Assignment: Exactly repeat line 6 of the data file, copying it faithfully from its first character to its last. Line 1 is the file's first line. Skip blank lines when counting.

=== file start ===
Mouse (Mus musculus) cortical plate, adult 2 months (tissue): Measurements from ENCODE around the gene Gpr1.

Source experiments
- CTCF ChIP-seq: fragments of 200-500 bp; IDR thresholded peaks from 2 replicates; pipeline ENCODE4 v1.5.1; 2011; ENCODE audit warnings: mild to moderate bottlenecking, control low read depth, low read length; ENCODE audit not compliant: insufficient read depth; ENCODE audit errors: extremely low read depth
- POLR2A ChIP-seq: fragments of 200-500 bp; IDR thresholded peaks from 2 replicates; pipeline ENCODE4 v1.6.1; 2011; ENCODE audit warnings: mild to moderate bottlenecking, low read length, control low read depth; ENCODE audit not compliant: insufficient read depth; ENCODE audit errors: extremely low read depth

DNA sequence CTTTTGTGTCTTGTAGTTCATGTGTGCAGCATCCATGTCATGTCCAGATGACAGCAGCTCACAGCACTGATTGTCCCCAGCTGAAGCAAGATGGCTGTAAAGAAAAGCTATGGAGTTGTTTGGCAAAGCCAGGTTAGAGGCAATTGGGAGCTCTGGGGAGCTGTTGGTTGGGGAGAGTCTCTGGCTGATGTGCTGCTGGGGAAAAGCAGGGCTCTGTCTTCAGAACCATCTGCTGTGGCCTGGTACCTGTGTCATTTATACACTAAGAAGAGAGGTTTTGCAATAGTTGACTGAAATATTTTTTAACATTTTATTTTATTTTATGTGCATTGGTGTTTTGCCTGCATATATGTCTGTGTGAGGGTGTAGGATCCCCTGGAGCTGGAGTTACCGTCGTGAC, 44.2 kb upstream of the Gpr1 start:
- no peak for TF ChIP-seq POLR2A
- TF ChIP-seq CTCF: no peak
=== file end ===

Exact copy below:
- no peak for TF ChIP-seq POLR2A